The Bear Market In Oil May Finally Be Over

Recent data provide reasons to believe the three-year bear market in oil stocks is finally drawing to a close.

Following the 17-month bear market that ended in March 2009, one of the longest-running bull markets in U.S. history began. The current bull market is the second longest streak on record without a 20% drop in the S&P 500.

But the performance across the S&P 500 sectors has been uneven. When oil prices collapsed in the second half of 2014, the energy markets entered a bear market even as the broader markets continued to prosper.

Although the energy sector rebounded in 2016, the fundamental reasons that led to the energy bear market hadn’t changed substantially. The global oil market remained oversupplied. So, the gains in 2016 were mostly given back in the first half of 2017.

But the International Energy Agency’s (IEA) most recent Oil Market Report gives some reasons to believe that the bear market in the energy sector may finally be coming to an end.

The report notes that global oil demand grew by 2.3 million barrels per day (BPD) year-over-year (YOY) in Q2, which was a stronger-than-expected pace. The IEA revised the 2017 growth estimate for 2017 upward to 1.6 million BPD. Demand growth has been unexpectedly high in Europe and the U.S., driven by low oil prices.

Yet crude oil demand grew strongly throughout the current energy bear market, so that alone isn’t enough to signal that better times are ahead for the energy sector. Where things get interesting is in the global supply picture.

In August, oil production fell in both OPEC and non-OPEC countries. Global oil supplies in August dropped by 720,000 BPD, with most of the decline coming from non-OPEC countries. OPEC also experienced a production decline for the first time in five months, as supply fell by 210,000 BPD.

Strong demand growth and declining supplies are finally having the desired impact on high global crude oil inventories — which have been the single biggest factor behind the bear market in the energy sector. The huge surplus has been falling steadily for months and is on a trajectory to soon reach the five-year average inventory level.

The IEA notes that “OECD product stocks were only 35 million barrels above the five-year average at end-July and could soon fall below it because of the impact of Hurricane Harvey.”

On that same theme, a recent story from Bloomberg reported:

“Oil traders are emptying one of the world’s largest crude storage facilities, located near the southernmost tip of Africa, as the physical market tightens amid booming demand and OPEC production cuts.”

The energy sector has already begun to respond to the shift in the fundamentals, as the price of West Texas Intermediate has moved back above $50 a barrel. Energy stocks have begun a broad-based rally as well.

Since mid-August, the Energy Select Sector SPDR ETF, which contains the largest energy companies in the S&P 500, has risen 10%. The S&P Oil & Gas Exploration & Production SPDR ETF, a better representative of the small-cap drillers, has rallied 16.2%.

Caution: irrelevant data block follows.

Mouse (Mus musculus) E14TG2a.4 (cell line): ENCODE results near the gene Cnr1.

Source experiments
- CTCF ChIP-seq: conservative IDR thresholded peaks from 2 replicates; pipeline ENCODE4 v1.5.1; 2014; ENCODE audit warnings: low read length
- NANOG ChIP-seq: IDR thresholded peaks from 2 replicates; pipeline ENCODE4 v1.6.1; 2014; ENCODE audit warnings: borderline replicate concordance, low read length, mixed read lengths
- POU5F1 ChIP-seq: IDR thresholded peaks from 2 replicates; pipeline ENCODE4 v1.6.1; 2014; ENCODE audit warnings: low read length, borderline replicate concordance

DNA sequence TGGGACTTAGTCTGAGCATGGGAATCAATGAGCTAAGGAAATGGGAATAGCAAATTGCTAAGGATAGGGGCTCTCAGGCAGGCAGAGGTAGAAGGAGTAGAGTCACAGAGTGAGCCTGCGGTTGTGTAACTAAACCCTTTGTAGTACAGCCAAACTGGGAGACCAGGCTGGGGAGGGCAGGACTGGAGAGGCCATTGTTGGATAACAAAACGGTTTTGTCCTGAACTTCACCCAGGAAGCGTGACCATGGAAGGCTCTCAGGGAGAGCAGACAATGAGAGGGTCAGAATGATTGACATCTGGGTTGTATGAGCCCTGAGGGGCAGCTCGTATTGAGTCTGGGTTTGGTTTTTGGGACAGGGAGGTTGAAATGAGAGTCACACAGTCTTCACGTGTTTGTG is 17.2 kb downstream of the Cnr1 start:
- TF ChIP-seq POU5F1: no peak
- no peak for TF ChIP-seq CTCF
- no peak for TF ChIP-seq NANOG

For the first time since mid-2014, both the energy market fundamentals and sentiment are improving in earnest. As a result, this may mark the true end of the energy bear market, in contrast to what turned out to be a false start in 2016.

Follow Robert Rapier on Twitter, LinkedIn, or Facebook.

2 thoughts on “The Bear Market In Oil May Finally Be Over”

  1. Excellent commentary.

    I think oil can always go higher, but I sense that each iteration will be shorter going forward.

    Lots of politics in the picture. As always, so much of oil production is locked up not by geology, but man. Venezuela, Mexico, Iraq, Iran, Libya, Russia—there is gobs of oil out there. Saudi Arabia has vast heavy oil deposits they have never even bothered with.

    But alternatives to oil are getting better daily, from batteries, to fuel-cell cars, to CNG and LPG.

    With some luck, I think the future is cleaner and more prosperous. It certainly should be.

  2. 1. OPEC has been successful in raising prices from 40s to 50s (about $10). Absent a major disruption think it will be hard for price to move over 60 Brent (55 WTI) because US shale growth starts kicking in strong. It is very sensitive in the vicinity of $50 prices. Conversely, prices are unlikely to drop below 40 unless there is a major fracturing of the cartel. (FWIW, I think the Saudis have more oil, not less. They, along with Iran/Iraq, etc. could develop their fields much more if it was a free market just responding to demand.)

    2. (nit) Don’t like terming markets as “bear” or “bull”. Puts too much emphasis on slope of the curve rather than level of the price. Often confounded with a momentum investing economic fallacy.

    3. Good discussion of oil microeconomics. Really prescient in terms of how OPEC acted after OCT16. (31:45 to 52) Main point is that Saudis were just trying to make sure they were not the only one cutting and that they cut from a high level. They remember the 1980s.

Comments are closed.